US5350870A (en) * 1991-05-06 1994-09-27 Polaroid Corporation Thermal imaging methods and materials
US5401619A (en) * 1992-10-23 1995-03-28 Polaroid Corporation Process for thermochemical generation of acid and for thermal imaging, and imaging medium for use therein
US5450099A (en) * 1993-04-08 1995-09-12 Eastman Kodak Company Thermal line printer with staggered head segments and overlap compensation
US5618063A (en) * 1992-12-09 1997-04-08 Wallace Computer Services, Inc. Multicolor heat-sensitive verification and highlighting system
US5663115A (en) * 1994-03-01 1997-09-02 Kabushiki Kaisha Toshiba Thermal recording medium and recording method
US5686159A (en) * 1994-10-26 1997-11-11 Moore Business Forms, Inc. Imagable piggyback label
US5710094A (en) * 1994-10-27 1998-01-20 Nippon Paper Industries Co. Ltd. Reversible multi-color thermal recording medium
US5712890A (en) * 1994-11-23 1998-01-27 Thermotrex Corp. Full breast digital mammography device
US5729274A (en) * 1992-11-05 1998-03-17 Fuji Photo Film Co., Ltd. Color direct thermal printing method and thermal head of thermal printer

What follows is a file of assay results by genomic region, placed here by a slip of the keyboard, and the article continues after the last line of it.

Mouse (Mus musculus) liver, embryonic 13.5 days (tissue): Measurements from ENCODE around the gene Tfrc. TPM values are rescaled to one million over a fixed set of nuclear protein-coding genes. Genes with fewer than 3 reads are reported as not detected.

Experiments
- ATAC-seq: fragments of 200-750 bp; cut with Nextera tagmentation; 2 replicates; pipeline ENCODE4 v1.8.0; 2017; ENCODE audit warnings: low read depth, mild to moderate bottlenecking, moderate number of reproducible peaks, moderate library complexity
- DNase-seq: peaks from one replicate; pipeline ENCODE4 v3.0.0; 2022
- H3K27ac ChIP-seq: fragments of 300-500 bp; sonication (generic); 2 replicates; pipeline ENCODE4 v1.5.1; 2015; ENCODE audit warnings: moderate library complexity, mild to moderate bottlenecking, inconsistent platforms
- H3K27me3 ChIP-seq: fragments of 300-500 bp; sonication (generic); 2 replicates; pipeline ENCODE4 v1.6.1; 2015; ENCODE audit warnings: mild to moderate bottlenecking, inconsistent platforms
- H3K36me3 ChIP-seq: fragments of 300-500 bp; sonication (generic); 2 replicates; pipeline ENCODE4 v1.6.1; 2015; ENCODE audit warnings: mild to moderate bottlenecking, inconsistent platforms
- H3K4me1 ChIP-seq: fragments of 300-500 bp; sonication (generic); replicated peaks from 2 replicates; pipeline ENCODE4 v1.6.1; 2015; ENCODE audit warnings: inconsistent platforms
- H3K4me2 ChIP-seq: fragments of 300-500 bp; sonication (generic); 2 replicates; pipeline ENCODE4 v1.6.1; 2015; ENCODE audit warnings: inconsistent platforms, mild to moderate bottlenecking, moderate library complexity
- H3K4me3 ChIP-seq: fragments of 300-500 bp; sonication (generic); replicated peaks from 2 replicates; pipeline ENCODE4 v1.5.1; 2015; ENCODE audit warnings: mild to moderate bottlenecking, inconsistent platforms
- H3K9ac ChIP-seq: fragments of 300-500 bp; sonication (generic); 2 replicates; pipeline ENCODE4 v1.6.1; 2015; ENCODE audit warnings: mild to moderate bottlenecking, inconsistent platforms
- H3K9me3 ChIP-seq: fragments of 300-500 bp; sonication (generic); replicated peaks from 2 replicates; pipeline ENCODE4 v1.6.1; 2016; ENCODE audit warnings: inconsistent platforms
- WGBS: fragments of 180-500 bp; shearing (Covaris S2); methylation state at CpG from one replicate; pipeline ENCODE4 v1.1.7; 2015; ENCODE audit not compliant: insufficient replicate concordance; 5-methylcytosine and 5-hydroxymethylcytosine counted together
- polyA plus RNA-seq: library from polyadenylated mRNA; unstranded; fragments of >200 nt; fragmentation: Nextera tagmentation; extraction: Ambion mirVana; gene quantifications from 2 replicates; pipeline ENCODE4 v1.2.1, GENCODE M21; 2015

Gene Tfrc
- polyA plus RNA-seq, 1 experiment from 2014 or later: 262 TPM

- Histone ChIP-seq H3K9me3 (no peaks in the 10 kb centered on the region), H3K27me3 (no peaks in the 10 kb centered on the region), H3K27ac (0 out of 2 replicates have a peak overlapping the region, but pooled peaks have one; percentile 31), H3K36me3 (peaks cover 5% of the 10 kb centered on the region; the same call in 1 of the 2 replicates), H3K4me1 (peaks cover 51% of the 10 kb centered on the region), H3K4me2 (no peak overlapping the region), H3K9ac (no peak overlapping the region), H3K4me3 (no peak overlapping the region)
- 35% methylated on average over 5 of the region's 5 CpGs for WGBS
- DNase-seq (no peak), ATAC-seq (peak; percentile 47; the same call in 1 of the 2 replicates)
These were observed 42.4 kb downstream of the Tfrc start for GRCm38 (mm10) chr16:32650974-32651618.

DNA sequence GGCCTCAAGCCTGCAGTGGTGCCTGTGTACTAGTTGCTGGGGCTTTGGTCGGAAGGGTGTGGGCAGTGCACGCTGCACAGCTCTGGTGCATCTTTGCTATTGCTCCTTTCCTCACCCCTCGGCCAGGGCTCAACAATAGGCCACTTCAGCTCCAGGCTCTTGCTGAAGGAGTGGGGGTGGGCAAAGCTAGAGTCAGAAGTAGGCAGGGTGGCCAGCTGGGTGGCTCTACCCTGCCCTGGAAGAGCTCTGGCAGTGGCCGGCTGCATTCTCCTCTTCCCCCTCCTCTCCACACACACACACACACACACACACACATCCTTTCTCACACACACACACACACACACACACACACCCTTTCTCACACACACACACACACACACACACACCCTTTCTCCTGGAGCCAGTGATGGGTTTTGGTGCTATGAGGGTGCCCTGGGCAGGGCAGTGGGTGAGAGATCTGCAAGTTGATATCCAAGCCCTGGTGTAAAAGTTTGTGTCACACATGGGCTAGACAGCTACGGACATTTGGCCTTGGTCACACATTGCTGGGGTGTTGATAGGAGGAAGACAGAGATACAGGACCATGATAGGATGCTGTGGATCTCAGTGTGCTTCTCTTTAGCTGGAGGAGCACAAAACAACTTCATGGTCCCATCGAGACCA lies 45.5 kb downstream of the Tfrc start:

US5796420A (en) * 1993-05-28 1998-08-18 Agfa-Gevaert Method for correcting across-the-head uneveness in a thermal printing system
US5876898A (en) * 1995-07-18 1999-03-02 Mitsubishi Paper Mills Limited Heat sensitive recording material and recording method using the same
US5885926A (en) * 1996-01-12 1999-03-23 Naigai Carbon Ink Co., Ltd. Heat sensitive color recording material
US5916680A (en) * 1996-10-09 1999-06-29 Fuji Photo Film Co., Ltd Thermoresponsive microcapsule, heat sensitive recording material and multicolor heat sensitive recording material
US6076915A (en) * 1998-08-03 2000-06-20 Hewlett-Packard Company Inkjet printhead calibration
US6188419B1 (en) * 1997-08-18 2001-02-13 Sharp Kabushiki Kaisha color image-forming device
US6197725B1 (en) * 1998-01-16 2001-03-06 Fuji Photo Film Co., Ltd. Heat-sensitive recording material
US6269177B1 (en) * 1997-12-01 2001-07-31 Agfa-Gevaert Method for reconstructing radiation image of a body from partial radiation images
US20010014229A1 (en) * 1999-12-20 2001-08-16 Hironobu Nakata Digital image forming apparatus